Design by Wolfgang Warsch | Published by Schmidt Spiele
2-4 Players | 60 min
Nestled in the trees of western Germany lies the quaint town of Tiefenthal. The residents of this town love to spend the evenings at their favorite tavern doing what locals often do… drinking away the night. The Taverns of Tiefenthal comes from Wolfgang Warsch, the brilliant gaming mind behind the Quacks of Quedlinburg, The Mind, Wavelength and the Ganz Schon Clever series. In Taverns (as it will be referred to from here on), you are a local village tavern owner. To succeed in this competitive, beer-hungry market, you must attract wealthy patrons and improve and expand your humble tavern. Taverns combines dice placement and deck-building in this 2-4 player, medium weight, expandable game.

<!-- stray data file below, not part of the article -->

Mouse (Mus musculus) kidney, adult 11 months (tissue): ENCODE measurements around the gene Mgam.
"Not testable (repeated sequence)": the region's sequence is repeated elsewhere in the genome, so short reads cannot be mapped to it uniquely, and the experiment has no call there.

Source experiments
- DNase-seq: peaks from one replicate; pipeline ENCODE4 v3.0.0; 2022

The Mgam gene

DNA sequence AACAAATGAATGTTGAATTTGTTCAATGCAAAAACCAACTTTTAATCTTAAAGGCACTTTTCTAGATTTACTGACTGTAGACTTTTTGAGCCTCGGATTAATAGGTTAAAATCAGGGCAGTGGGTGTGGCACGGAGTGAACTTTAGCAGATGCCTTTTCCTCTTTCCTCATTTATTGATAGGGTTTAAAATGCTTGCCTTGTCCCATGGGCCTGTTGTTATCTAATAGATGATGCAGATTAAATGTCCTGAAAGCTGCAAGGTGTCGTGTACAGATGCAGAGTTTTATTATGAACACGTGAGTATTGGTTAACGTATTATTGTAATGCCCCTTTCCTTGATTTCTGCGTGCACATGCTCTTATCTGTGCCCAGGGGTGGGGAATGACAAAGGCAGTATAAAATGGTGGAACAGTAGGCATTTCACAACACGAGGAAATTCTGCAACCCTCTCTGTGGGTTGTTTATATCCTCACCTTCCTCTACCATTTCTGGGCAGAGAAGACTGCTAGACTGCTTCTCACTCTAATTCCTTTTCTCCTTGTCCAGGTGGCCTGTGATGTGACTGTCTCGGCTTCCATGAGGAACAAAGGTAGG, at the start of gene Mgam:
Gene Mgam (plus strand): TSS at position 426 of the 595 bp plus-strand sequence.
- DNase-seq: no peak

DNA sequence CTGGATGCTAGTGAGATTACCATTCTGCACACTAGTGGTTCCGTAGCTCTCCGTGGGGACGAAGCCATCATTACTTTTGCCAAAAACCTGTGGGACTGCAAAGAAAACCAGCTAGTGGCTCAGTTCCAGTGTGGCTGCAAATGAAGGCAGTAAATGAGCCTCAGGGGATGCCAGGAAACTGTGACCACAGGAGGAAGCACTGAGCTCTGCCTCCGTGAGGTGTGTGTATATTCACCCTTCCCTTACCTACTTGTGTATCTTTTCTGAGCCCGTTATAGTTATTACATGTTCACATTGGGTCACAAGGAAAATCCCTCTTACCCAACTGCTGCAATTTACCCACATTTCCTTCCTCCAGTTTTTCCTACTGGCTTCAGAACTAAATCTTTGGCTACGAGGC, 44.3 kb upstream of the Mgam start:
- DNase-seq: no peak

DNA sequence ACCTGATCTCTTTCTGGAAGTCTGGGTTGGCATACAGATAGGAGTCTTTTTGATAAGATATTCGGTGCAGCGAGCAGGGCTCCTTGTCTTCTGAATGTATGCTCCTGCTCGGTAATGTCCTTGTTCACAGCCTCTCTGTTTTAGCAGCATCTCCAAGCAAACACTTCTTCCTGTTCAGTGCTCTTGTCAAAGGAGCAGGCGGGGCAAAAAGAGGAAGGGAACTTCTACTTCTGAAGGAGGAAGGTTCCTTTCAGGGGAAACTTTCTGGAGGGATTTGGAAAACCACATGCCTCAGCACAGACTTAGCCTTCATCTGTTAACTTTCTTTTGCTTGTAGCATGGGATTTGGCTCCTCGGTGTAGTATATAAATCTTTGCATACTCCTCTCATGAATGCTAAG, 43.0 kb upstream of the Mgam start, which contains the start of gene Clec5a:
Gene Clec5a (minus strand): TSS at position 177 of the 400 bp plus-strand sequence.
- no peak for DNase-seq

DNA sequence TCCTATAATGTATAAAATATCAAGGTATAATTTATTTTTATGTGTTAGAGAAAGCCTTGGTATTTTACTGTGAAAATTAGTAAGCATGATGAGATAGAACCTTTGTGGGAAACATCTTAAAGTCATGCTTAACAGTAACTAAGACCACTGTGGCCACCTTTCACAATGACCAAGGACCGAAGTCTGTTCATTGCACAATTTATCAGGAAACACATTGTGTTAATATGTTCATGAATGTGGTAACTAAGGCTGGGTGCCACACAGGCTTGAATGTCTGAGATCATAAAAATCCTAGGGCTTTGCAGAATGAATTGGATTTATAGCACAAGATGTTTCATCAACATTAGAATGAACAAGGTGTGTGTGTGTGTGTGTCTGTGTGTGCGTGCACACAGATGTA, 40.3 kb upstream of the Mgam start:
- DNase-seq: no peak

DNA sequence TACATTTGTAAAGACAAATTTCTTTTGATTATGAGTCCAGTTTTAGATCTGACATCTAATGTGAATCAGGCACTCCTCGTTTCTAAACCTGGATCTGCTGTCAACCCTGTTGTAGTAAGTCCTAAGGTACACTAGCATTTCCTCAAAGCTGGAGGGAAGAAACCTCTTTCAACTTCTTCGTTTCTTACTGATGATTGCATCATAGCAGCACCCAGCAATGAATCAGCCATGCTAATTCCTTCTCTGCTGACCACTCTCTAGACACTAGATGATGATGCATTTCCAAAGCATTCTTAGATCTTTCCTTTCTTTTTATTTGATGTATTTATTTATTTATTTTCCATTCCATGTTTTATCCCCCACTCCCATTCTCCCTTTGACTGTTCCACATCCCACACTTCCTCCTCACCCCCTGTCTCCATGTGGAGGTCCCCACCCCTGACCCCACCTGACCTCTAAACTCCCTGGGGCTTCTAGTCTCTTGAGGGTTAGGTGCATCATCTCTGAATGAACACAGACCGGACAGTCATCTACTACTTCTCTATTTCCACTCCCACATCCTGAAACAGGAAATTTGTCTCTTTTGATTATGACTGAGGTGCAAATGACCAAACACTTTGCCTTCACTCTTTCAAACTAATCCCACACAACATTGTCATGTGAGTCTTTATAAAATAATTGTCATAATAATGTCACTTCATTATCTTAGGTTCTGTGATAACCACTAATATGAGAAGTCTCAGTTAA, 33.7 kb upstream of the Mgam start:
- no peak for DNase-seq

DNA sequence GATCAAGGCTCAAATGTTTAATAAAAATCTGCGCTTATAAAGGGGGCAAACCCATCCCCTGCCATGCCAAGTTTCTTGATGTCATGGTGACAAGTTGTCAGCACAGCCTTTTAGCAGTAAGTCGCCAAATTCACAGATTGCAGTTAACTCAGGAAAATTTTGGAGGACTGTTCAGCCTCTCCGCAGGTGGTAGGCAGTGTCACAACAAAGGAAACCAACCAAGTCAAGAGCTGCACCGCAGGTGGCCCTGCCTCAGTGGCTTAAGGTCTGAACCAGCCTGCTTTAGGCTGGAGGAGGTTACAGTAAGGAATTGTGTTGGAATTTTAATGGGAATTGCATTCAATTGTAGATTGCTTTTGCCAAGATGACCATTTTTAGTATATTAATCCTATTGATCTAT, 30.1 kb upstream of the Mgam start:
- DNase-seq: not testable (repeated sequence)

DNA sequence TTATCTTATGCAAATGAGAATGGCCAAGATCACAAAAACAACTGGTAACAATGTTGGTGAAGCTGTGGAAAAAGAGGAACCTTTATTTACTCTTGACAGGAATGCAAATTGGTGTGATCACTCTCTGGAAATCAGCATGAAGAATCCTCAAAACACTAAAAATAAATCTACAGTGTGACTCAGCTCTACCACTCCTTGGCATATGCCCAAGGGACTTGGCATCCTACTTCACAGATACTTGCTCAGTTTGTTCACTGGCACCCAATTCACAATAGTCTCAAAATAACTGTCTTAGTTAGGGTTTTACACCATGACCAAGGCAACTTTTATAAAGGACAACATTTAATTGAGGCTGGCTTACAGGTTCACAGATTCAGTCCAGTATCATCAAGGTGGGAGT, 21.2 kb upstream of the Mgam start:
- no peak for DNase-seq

What do I mean by expandable? One of the beautiful things about Taverns is it comes with multiple, optional expansions directly in the box. So setup of the game is determined based on your preferred complexity.
To play, each player receives a tavern. The tavern itself is somewhat of a puzzle, full of upgradable, interlocking pieces. Perhaps you want to add an additional seat, create more beer storage or hirer an additional server throughout the game… if you have the means, each upgrade creates a permanent change to your tavern.
You then receive your deck consisting of a few patrons and sparse helpers with which to build your tavern empire. There is a problem though. The detestable locals (in your deck) just want to loiter around and take up precious seating meant for wealthier cliental. Sadly you can’t just boot them out the door. You must work to stack your deck with higher quality patrons and nobels who’s pockets are typically much fuller.
Each round consists of a series of actions representing a typical night at the tavern such as serving your guests and closing up shop.